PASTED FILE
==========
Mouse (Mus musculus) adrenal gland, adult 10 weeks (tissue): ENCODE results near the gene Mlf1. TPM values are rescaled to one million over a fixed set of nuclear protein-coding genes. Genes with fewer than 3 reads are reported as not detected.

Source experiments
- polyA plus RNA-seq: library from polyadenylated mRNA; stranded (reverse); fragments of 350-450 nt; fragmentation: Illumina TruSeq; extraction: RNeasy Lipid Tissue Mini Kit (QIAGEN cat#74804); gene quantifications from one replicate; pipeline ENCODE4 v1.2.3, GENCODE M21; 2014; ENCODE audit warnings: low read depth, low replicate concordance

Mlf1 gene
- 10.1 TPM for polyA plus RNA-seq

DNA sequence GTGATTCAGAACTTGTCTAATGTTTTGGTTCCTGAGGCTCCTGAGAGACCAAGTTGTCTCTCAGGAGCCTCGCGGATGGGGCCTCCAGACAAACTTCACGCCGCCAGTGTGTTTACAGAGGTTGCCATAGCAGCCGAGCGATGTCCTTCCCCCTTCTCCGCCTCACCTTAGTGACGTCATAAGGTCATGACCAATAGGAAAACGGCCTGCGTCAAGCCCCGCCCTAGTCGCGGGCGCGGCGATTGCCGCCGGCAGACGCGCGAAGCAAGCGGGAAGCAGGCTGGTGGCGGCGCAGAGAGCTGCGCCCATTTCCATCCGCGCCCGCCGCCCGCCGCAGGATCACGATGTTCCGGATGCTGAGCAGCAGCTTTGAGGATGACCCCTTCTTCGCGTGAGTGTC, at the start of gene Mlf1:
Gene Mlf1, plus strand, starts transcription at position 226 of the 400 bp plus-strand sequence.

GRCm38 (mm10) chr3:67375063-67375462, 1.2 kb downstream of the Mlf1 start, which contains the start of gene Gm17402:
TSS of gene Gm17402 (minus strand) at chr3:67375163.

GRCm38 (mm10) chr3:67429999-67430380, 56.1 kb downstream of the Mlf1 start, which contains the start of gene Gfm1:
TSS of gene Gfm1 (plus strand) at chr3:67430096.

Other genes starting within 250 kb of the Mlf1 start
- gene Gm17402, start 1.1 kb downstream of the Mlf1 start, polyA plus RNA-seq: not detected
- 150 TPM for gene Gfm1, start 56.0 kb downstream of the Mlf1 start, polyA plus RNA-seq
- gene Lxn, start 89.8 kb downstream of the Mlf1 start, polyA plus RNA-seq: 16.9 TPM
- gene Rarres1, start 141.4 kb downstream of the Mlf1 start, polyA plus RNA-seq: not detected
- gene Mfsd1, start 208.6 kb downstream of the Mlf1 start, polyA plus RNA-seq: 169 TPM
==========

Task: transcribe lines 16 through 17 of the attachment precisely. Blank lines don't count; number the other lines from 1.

- gene Rarres1, start 141.4 kb downstream of the Mlf1 start, polyA plus RNA-seq: not detected
- gene Mfsd1, start 208.6 kb downstream of the Mlf1 start, polyA plus RNA-seq: 169 TPM